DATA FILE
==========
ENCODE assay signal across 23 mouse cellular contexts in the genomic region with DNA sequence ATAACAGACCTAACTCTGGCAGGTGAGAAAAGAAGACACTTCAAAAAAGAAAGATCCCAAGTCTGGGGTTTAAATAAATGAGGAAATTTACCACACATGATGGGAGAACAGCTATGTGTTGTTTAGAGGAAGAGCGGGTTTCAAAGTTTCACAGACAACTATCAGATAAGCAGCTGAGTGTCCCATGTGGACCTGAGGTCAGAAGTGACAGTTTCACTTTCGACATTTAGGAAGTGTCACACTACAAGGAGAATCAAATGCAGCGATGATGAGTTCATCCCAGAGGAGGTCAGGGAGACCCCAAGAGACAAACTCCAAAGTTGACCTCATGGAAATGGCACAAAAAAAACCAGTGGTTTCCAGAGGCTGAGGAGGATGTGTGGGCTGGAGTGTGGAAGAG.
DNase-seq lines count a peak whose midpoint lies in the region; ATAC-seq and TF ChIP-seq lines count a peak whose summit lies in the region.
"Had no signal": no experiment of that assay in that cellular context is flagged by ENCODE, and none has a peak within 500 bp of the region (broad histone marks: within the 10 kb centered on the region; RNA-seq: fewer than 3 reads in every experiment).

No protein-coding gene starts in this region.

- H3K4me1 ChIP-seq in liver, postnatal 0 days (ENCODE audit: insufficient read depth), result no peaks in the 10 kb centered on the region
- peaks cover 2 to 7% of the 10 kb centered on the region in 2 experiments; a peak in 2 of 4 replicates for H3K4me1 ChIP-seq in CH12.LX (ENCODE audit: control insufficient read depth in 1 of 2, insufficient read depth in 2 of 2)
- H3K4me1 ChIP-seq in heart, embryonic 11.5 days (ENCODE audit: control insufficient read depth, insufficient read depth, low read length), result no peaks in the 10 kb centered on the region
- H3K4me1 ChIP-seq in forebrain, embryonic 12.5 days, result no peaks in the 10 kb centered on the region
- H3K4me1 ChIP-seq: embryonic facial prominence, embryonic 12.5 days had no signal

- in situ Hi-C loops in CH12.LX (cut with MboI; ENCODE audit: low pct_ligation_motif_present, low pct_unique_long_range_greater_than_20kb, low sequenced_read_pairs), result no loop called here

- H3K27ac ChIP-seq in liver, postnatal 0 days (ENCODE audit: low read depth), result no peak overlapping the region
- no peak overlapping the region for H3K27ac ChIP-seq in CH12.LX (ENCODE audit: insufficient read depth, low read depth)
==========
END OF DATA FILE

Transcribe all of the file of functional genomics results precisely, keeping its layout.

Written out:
ENCODE assay signal across 23 mouse cellular contexts in the genomic region with DNA sequence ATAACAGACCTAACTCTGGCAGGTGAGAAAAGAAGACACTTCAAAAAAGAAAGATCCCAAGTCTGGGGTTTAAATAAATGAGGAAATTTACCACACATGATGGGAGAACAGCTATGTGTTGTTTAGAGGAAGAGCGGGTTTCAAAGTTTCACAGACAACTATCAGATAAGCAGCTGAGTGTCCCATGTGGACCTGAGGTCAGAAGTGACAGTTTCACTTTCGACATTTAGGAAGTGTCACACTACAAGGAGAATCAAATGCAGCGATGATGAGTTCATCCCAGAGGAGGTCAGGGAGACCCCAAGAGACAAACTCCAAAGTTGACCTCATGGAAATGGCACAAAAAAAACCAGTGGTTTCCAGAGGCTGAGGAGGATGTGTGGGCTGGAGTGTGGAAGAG.
DNase-seq lines count a peak whose midpoint lies in the region; ATAC-seq and TF ChIP-seq lines count a peak whose summit lies in the region.
"Had no signal": no experiment of that assay in that cellular context is flagged by ENCODE, and none has a peak within 500 bp of the region (broad histone marks: within the 10 kb centered on the region; RNA-seq: fewer than 3 reads in every experiment).

No protein-coding gene starts in this region.

- H3K4me1 ChIP-seq in liver, postnatal 0 days (ENCODE audit: insufficient read depth), result no peaks in the 10 kb centered on the region
- peaks cover 2 to 7% of the 10 kb centered on the region in 2 experiments; a peak in 2 of 4 replicates for H3K4me1 ChIP-seq in CH12.LX (ENCODE audit: control insufficient read depth in 1 of 2, insufficient read depth in 2 of 2)
- H3K4me1 ChIP-seq in heart, embryonic 11.5 days (ENCODE audit: control insufficient read depth, insufficient read depth, low read length), result no peaks in the 10 kb centered on the region
- H3K4me1 ChIP-seq in forebrain, embryonic 12.5 days, result no peaks in the 10 kb centered on the region
- H3K4me1 ChIP-seq: embryonic facial prominence, embryonic 12.5 days had no signal

- in situ Hi-C loops in CH12.LX (cut with MboI; ENCODE audit: low pct_ligation_motif_present, low pct_unique_long_range_greater_than_20kb, low sequenced_read_pairs), result no loop called here

- H3K27ac ChIP-seq in liver, postnatal 0 days (ENCODE audit: low read depth), result no peak overlapping the region
- no peak overlapping the region for H3K27ac ChIP-seq in CH12.LX (ENCODE audit: insufficient read depth, low read depth)